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Wellpoint Pays $1.7 Million for HIPAA Breach

Eric D. Fader
Leslie J. Levinson
Edwards Wildman Palmer LLP - New York Office

July 18, 2013

Previously published on July 2013

On July 11, the U.S. Department of Health and Human Services announced that health insurer Wellpoint Inc. has agreed to pay the sum of $1.7 million to settle claims that it violated the privacy and security rules under the Health Insurance Portability and Accountability Act of 1996 (HIPAA). An improperly secured online database caused the electronic protected health information (ePHI) of 612,402 Wellpoint customers to be potentially vulnerable to unauthorized access, although the company said that it did not believe that any fraud or identity theft had occurred due to the breach.

WellPoint had self-reported the breach to HHS in 2010. In its investigation, HHS determined that Wellpoint had failed to:

  • adequately implement policies and procedures to authorize access to the online database,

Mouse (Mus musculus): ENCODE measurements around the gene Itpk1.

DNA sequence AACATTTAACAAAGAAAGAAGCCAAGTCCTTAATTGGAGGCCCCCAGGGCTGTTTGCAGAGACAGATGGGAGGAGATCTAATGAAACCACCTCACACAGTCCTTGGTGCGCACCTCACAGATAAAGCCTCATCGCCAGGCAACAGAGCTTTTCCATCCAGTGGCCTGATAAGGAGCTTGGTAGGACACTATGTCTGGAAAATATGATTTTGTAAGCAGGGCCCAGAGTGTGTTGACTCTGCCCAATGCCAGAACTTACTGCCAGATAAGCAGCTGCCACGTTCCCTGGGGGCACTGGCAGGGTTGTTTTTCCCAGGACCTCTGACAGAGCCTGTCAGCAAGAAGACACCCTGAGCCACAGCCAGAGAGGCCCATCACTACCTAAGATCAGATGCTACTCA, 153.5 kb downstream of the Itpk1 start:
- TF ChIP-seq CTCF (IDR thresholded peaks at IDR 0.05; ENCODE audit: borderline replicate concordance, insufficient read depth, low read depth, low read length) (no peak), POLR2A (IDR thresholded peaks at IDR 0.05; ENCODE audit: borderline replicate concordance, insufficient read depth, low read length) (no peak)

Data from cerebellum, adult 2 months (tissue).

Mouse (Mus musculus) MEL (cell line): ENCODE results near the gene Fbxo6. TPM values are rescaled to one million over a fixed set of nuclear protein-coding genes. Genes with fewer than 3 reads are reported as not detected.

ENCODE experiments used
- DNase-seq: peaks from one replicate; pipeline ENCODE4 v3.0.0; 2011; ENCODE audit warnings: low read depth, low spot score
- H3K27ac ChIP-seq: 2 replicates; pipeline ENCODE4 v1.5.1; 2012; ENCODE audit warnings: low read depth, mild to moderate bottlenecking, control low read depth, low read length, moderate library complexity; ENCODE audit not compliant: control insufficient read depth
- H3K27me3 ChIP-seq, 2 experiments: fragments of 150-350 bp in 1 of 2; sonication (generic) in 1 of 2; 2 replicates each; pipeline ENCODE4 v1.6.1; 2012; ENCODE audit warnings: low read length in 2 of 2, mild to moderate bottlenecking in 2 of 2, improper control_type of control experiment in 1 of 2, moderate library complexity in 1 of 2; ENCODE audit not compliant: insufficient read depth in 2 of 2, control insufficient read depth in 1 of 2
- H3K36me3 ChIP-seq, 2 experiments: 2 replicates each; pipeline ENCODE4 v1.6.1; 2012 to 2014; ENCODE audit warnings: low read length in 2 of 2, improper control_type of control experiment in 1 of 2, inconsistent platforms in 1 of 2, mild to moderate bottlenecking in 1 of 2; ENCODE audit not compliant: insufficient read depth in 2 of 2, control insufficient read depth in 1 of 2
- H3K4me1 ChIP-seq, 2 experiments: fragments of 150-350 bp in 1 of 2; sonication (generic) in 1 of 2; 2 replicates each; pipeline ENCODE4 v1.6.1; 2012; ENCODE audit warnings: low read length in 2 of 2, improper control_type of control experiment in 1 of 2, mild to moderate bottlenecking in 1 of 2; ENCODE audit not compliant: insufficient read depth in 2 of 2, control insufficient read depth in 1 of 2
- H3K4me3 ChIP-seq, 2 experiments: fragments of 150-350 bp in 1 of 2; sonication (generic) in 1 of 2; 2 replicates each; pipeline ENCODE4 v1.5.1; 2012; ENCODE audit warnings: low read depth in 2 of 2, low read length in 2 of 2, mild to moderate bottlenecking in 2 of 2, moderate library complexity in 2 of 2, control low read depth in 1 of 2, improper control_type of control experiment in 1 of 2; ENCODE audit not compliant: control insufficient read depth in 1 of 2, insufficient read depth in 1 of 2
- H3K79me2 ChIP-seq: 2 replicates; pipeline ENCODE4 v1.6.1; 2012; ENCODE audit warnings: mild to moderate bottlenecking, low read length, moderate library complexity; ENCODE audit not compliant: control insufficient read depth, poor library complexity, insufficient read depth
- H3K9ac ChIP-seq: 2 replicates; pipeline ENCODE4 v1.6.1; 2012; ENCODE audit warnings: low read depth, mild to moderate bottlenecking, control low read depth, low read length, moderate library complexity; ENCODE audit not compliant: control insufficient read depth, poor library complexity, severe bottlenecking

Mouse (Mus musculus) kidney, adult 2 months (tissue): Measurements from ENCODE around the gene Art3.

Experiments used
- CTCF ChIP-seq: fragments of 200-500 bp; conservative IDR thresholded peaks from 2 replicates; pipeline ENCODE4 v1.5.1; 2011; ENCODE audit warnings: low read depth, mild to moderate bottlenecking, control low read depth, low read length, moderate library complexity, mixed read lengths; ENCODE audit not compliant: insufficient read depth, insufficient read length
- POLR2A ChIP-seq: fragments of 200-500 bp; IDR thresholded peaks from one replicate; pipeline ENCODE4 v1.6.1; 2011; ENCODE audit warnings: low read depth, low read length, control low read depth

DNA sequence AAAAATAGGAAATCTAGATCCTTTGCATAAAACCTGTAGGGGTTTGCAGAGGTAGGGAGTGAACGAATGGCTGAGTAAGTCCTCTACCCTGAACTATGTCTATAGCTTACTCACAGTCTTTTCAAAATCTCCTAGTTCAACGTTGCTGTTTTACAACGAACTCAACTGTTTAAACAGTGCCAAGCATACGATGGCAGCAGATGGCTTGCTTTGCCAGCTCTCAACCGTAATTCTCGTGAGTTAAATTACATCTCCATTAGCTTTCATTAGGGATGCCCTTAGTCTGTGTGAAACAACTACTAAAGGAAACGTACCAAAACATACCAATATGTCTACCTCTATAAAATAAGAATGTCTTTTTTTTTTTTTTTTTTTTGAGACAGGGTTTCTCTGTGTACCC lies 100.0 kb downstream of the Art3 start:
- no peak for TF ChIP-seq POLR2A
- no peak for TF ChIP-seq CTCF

• perform an appropriate technical evaluation in response to a software upgrade to its information systems, or

  • have technical safeguards in place to verify the person or entity seeking access to the ePHI maintained in the database.

In its statement, HHS said, “This case sends an important message to HIPAA-covered entities to take caution when implementing changes to their information systems, especially when those changes involve updates to Web-based applications or portals that are used to provide access to consumers’ health data using the Internet.”

WellPoint's settlement is the latest in a series of recent similar payments arising out of data breaches by covered entities under HIPAA and the Health Information Technology for Economic and Clinical Health (HITECH) Act, which made HIPAA’s requirements directly applicable to “business associates” of covered entities.


The views expressed in this document are solely the views of the author and not Martindale-Hubbell. This document is intended for informational purposes only and is not legal advice or a substitute for consultation with a licensed legal professional in a particular case or circumstance.

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